Study shows employees still need access to mental health services, Gallup reports drop in employee engagement

Plus, how the pandemic affected creativity.

Greetings, comms pros! Let’s look at some news stories from this week and see what lessons we can learn from them.

1. Study reveals that employees still need access to mental health services

It’s no revelation that the pandemic had a major impact on the mental health of employees across the world. There’s plenty of scientific reporting to prove it. But three years on, some employees report that they don’t have the tools they need to keep themselves fully mentally healthy. A study by Lyra Health showed employees need more resources for mental health.

According to HR Dive:

Survey data published Tuesday by the mental health benefits vendor showed that 86% faced at least one mental health challenge in 2022, but only one-third said they received support from a therapist, a psychologist or self-care resources. That included 40% of those with severe or chronic depression and 28% of those with conditions such as ADHD, bipolar disorder and post-traumatic stress disorder.

This is concerning data, to say the least. It further underscores the need for employers to make mental health spending and resource management a point of focus going forward. From an organizational perspective, we need to help our employees be their best selves both inside and outside the workplace. Mental healthcare investment is a powerful way to show that employees are valued and cared about.

2. Gallup report shows a continued decline in employee engagement

If there were a ranking list of aspects of internal communications that have an impact on the bottom line, employee engagement would be near the top of that list. But a recent report from Gallup revealed that employee engagement dropped for the second year in a row, to just 32% of reported being engaged at work.

According to BenefitsPro:

According to the company’s report, Gallup also found a six-point drop in employees who are extremely satisfied with their company as a place to work. “These are all indications that employees are feeling more disconnected from their employers,” the analysis, written by Jim Harter, says. “Clarity of expectations was lower across many demographic groups including age, gender, managerial status, remote working status, and job types. Other engagement elements were affected differently across demographic groups.”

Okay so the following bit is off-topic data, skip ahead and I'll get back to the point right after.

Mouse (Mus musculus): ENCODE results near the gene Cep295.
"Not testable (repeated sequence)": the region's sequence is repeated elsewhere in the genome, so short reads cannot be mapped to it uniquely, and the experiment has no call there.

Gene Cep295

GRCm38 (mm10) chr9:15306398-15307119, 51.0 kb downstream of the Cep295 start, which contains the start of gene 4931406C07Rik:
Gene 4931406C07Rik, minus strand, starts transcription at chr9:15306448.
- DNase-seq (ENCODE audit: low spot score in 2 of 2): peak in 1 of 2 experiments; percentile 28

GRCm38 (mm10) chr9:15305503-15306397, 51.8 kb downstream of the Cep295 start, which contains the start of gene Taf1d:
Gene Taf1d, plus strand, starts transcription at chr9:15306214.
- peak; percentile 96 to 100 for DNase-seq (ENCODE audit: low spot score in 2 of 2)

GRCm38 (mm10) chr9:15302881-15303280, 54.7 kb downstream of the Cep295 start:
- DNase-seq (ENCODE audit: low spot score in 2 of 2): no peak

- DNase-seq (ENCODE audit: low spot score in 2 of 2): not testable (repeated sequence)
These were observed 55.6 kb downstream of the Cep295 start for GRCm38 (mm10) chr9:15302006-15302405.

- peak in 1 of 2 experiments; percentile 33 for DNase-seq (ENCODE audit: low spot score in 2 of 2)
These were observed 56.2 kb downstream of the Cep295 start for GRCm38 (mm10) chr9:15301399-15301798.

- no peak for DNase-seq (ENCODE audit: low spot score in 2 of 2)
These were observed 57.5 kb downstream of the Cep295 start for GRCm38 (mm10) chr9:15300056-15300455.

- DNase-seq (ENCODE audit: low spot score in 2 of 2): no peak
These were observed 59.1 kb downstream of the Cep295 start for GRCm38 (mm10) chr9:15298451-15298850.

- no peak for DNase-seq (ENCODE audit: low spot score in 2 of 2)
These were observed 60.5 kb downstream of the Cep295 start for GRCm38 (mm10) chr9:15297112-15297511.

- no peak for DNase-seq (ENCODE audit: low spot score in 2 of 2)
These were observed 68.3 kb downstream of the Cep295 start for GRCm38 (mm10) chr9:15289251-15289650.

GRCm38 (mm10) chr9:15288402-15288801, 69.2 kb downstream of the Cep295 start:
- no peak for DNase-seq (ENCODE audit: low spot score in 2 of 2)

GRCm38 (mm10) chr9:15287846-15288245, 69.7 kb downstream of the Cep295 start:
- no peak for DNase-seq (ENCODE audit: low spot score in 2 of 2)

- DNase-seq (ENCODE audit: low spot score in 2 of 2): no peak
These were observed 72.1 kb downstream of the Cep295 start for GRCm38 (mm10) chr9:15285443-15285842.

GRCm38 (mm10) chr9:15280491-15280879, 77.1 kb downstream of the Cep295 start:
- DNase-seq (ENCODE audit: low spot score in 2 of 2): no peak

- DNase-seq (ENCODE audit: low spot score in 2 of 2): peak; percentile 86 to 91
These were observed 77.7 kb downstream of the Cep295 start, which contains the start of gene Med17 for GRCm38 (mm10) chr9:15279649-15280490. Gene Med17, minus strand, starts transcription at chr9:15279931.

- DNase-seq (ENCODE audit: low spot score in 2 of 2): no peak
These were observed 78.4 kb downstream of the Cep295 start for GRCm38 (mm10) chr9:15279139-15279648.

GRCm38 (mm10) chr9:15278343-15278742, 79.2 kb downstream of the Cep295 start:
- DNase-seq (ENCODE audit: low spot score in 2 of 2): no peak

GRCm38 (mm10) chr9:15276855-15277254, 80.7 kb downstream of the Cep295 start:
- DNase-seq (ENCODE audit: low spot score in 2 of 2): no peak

The report went on to state organizations can remedy this lack of engagement. with a focus on a robust culture, flexible work practices, and increased communication between managers and reports. If you want to keep employees engaged, you need to figure out what it is they want and need. If you’re taking a one-size-fits-all approach in 2023, you might need to rethink that if you want real employee engagement.

3. COVID’s impact on creativity

The pandemic has had widely sweeping impacts across our world, among them the question of how it has impacted the way we express ourselves creatively. You might have noticed a dip in standout ads at the Super Bowl or may think there’s not a lot of creative television on right now. Well, you aren’t alone, as there are many who feel creativity has dipped, but they think remote work settings aren’t solely to blame. AdAge spoke with numerous industry figures and asked for their take on the issue.

According to AdAge:

They fault factors including a shift in marketing and budgeting priorities, a project-based environment that erodes trust, a fragmented media landscape that buries good ideas, the pressure of shorter timelines to deliver work, and a general fatigue due to the pandemic and all of the above.

“The fact that we have to ask ourselves what is to blame for the decline in the quality of our industry’s work is a sign of two things,” said Susan Credle, the global chair and global chief creative officer at FCB. “First, that finally there is an acknowledgment that a lot of work out there is not as good as it should be. And second, that people are worried about that. Both give me hope.”

Creativity is an absolute must when you’re in comms. If your message is boring, no one is going to care about it! But the experts are on to something when it comes to employees feeling pressure to accomplish a great deal on shorter deadlines. Pandemic fatigue is real, and we should be careful not to allow ourselves or our coworkers to get burned out. Burned-out employees aren’t creative ones. Allow for the rest and recharging needed through wellness programs, and hopefully that creativity will shine through.

4. How about some good news?

Have a great weekend comms all-stars!

Sean Devlin is an editor at Ragan Communications. In his spare time he enjoys Philly sports, a good pint and ’90s trivia night.

COMMENT Daily Headlines

Sign up to receive the latest articles from directly in your inbox.